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consumer behavior toward pollinator insects or their interactions with neonic insecticides. Neonic insecticides are of particular interest due to controversial research findings and negative publicity ( US-EPA, 2013 ). Neonics provide systemic protection to

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greenhouse for analysis of pollen and seed germination and DNA content. Three cultivars that demonstrated sterility in our test plot, ‘Crispa’, ‘Dart's Red’, and ‘Neon Flash’, were further tested through hand-pollinations in the greenhouse. For these

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greenhouse environment. Between 3 and 6 June 2013, seeds of ‘Campana Deep Blue’ bellflower, ‘Bombay Firosa’ celosia, ‘Amazon Neon Purple’ dianthus, ‘Fireworks’ gomphrena, ‘Vegmo Snowball Extra’ matricaria, and ‘Potomac Lavender’ snapdragon (PanAmerican Seed

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separated using least significant difference test at P ≤ 0.05. Year 1. ‘Aurora Deep Purple’ delphinium, ‘Imperial Giants Pink Perfection’ larkspur, ‘Column Lilac Lavender’ stock, and ‘Amazon Neon Duo’ sweet william seeds were sown on 9 Jan. Plants were

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field-grown flower production The following dahlia cultivars were grown during our trial: Café au Lait, Café au Lait Rose, Burlesca (Fleur Farm, East Dorset, VT, USA); Cornel, Clearview Daniel, Lollipop, Neon Splendor, Tanjoh (Swan Island Dahlias

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., Morgan Hill, CA), and Dianthus ‘Amazon Neon Cherry’ (PanAmerican Seed) seeds were sown into 105-cell plug trays (28-mL individual cell volume; T.O. Plastics, Inc., Clearwater, MN) filled with a commercial soilless medium composed of ≈70% Canadian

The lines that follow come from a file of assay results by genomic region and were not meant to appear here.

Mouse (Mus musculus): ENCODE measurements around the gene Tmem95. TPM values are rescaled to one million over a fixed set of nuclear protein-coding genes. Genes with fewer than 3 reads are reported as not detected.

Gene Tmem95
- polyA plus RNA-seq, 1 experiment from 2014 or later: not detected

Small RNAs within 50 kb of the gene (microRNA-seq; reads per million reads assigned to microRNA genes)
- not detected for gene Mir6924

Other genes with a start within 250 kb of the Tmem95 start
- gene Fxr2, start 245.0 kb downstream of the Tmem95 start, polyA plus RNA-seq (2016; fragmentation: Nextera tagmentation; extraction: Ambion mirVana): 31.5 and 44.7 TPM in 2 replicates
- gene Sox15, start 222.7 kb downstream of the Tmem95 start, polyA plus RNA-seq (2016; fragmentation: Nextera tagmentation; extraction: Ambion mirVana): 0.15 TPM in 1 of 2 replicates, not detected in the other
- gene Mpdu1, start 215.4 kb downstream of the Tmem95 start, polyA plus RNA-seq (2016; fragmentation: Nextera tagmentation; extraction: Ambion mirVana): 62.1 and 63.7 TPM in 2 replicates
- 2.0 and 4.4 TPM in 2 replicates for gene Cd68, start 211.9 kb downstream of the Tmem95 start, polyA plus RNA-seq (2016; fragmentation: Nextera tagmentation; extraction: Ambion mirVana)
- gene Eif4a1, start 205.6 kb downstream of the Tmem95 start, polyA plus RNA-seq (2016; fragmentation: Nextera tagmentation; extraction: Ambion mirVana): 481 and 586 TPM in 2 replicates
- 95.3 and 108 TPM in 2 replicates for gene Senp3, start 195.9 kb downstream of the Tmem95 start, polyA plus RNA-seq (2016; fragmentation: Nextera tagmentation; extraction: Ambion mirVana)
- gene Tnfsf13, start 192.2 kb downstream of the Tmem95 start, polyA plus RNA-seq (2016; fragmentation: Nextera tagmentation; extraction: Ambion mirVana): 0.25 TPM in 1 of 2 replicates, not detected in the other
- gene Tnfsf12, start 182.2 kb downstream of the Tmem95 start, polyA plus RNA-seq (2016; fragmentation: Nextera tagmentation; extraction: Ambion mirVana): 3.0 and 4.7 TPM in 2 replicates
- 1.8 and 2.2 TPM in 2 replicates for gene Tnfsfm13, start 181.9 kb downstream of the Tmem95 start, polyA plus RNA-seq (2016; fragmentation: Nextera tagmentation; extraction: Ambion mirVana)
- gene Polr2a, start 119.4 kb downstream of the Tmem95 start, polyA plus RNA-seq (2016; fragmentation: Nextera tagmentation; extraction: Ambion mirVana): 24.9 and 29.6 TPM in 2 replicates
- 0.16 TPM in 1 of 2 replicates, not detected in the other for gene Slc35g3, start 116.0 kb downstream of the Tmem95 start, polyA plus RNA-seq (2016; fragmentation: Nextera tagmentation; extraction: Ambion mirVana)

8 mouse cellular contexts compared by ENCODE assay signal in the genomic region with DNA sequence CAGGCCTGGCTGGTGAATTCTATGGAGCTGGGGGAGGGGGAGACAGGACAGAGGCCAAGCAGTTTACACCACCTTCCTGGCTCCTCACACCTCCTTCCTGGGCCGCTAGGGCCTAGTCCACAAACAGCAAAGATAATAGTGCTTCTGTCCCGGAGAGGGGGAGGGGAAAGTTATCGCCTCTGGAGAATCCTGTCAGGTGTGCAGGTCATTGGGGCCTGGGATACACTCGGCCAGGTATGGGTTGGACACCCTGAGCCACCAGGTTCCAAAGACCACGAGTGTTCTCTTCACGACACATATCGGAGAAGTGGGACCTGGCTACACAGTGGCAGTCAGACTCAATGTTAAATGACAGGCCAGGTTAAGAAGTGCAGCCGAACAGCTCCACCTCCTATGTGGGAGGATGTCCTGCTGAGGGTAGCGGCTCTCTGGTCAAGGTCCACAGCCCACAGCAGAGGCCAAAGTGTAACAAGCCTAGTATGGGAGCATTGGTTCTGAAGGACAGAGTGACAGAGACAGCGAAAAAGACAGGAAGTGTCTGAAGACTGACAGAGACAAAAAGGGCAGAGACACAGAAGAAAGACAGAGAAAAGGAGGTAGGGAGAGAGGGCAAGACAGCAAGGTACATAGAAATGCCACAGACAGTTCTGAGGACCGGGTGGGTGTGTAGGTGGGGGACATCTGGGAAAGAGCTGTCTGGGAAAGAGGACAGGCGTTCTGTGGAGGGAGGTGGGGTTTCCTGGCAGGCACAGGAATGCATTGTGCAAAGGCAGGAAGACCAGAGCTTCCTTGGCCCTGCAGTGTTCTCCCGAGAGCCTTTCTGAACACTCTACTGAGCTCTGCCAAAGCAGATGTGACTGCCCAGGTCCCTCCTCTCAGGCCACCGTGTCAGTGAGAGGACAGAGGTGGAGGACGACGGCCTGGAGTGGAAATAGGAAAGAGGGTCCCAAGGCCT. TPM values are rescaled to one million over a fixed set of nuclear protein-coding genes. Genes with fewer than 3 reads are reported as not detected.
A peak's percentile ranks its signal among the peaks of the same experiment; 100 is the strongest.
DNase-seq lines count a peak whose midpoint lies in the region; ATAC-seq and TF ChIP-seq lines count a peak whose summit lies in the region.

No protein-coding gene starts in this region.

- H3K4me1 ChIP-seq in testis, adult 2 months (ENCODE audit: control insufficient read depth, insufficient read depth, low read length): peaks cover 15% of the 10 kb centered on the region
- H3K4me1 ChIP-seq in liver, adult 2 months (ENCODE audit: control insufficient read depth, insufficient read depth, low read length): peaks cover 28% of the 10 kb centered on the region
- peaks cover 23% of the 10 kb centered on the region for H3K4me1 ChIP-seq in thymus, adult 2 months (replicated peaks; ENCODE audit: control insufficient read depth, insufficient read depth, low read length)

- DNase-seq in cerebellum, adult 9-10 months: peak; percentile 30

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trays, whereas petunias ( Petunia × hybrida ) ‘Easy Wave Neon Rose’ were sown in 288-cell plug trays by commercial propagators (Tagawa Greenhouses, Inc., Brighton, CO, or Dickman Farms, Auburn, NY). On receipt, on 12 Oct. 2016 (Expt. 1, all species), 14

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Conventional herbicide applications to container-grown landscape plants, often requires multiple spray applications of herbicides in a growing season and presents problems such as non-uniform application, leaching, run-off, environmental pollution, worker exposure and phytotoxicity to the landscape plants. The use of an organic herbicide carrier could help reduce some of the problems associated with spray applications. Landscape-leaf waste pellets were evaluated as a preemergent herbicide carrier for container-grown landscape plants. Isoxaben, prodiamine and pendimethalin were applied to Chrysanthemum × grandiflorum `Lisa', Euonymus fortunei `Coloratus' and Spiraea japonica `Neon Flash', at rates of 1.12, 2.25, and 2.25 kg·ha-1 active ingredient, respectively, with either water or landscape leaf waste pellets as a carrier. Portulaca oleracea, Senecio vulgaris, and Setaria faberi were seeded following treatment application. Visual ratings on efficacy and photoxicity to landscape plants, and shoot fresh and dry biomass were determined for both weeds and crop plants. Landscape leaf pellets served as an effective carrier for application of prodiamine and pendimethalin and combinations of these herbicides with isoxaben in controlling weeds. Leaf waste pellets as a carrier produced equivalent weed control and phytotoxicity ratings to conventional spray application of these herbicides, on both Chrysanthemum and Euonymus. The pellets did not make a consistently effective carrier for the application of isoxaben alone. Application of herbicides on leaf pellets could result in more uniform herbicide applications, minimize loss of herbicides to the environment and reduce the risk of herbicide contact with nursery workers.